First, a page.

Painted Pot

Pot is the abbreviation for potentiometer. Traditionally potentiometers come in knob or slider forms, such as the volume knob on your stereo or the slider for dimming lights.

A potentiometer works by having a conductive wiper slide along a resistive track. sensor measurements are taken from two places, the conductive wiper and one end of the resistive track. Depending on how far along the resistive track the slider makes contact, the resistance value you measure across the two measurement points will be different. The further away from the measuring point on the resistive track, the high the resistance.

painting potentiometers is pretty straight forward, so long as you have a nice resistive paint to use. Most carbon paints will work well, but also more conductive paints such as copper or even silver will work if you are covering larger distances (meters) with your resistive track.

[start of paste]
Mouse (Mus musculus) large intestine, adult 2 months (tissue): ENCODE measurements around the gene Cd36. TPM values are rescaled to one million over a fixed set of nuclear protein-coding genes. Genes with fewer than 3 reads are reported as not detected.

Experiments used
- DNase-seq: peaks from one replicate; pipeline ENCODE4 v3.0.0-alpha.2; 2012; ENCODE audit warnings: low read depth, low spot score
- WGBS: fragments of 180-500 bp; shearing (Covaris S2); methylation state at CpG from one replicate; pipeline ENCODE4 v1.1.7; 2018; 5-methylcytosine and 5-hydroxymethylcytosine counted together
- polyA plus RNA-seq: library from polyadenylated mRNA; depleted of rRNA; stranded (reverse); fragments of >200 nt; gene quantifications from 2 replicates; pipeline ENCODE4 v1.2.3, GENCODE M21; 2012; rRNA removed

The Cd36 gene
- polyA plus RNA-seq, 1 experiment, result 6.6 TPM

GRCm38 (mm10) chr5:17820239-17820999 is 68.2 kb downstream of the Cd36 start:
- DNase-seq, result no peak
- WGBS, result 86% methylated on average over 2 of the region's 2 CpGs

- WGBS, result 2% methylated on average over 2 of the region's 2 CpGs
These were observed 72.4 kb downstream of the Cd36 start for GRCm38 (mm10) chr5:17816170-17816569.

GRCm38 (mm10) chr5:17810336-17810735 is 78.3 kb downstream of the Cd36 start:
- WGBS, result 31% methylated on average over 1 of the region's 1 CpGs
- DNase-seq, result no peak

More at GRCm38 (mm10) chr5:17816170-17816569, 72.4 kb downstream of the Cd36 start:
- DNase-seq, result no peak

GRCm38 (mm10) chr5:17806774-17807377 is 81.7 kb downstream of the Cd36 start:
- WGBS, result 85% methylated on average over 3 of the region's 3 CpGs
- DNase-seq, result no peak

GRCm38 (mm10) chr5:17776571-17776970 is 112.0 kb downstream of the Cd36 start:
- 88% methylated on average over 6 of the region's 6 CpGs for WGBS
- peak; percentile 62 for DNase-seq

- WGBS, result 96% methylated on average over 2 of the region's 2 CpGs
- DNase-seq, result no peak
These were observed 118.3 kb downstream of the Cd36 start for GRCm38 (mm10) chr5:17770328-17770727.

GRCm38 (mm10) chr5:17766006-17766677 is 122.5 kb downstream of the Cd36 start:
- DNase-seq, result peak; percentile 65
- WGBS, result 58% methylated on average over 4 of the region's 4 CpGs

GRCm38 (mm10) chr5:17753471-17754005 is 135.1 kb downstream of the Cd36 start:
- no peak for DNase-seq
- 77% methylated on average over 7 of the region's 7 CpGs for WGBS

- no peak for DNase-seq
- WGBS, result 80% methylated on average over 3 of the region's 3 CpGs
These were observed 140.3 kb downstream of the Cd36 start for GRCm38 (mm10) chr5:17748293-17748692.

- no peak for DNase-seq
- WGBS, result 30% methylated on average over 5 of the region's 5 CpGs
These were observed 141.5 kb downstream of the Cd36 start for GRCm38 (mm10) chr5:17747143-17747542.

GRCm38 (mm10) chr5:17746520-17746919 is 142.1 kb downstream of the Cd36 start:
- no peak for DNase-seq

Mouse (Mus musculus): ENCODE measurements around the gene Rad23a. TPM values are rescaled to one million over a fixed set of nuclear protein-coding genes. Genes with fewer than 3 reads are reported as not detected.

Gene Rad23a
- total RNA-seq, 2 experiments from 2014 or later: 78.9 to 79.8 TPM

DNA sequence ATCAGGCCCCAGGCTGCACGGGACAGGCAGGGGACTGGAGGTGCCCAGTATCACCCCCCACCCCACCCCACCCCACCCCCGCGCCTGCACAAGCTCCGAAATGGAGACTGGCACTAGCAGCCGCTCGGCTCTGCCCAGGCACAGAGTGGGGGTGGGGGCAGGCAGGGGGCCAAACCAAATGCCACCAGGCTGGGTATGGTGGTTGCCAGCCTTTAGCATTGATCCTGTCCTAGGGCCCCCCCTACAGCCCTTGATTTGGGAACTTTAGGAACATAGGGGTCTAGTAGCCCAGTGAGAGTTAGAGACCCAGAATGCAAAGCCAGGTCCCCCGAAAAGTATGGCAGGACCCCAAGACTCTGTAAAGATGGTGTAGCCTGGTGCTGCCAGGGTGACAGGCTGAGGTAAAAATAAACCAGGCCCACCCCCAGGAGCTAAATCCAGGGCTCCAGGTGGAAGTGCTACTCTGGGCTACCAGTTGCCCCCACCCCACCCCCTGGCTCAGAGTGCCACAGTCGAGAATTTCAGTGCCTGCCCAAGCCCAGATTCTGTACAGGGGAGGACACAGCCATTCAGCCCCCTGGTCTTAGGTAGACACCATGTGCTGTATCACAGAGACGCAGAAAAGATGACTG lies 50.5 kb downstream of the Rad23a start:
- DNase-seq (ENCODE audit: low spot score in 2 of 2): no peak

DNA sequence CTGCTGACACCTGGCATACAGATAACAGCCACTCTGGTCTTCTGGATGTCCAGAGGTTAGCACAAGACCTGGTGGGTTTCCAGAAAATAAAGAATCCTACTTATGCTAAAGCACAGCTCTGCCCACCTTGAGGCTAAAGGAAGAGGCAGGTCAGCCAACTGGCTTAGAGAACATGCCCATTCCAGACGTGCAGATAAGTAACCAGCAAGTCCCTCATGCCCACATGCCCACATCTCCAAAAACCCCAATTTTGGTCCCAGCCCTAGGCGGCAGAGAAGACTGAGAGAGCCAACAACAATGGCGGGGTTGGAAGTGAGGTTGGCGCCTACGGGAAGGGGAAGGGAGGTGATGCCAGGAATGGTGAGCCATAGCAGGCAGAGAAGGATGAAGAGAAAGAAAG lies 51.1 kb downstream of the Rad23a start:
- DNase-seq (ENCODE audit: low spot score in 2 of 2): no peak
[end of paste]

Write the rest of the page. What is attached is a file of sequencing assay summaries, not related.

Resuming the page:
Instead of measuring directly from the conductive wiper you can also create a conductive track running parallel to your resistive track. In this case your conductive wiper acts a bridge between the two. there the resistance on the conductive track should be negligible.


The following video shows two resistive tracks painted with two layers of AntiStat carbon paint. The first track demonstrated in the video is 1.5cm wide, the second is 5mm wide. The conductive track is made of a silverized conductive fabric tape. At first i use a copper penny as a conductive wiper, then a piece of leather with a small stripe of conductive tape adhered to one side. The tape works much better than the penny.


Becca Rose’s paper potentiometer examples >>

8 Comments so far

Leave a Reply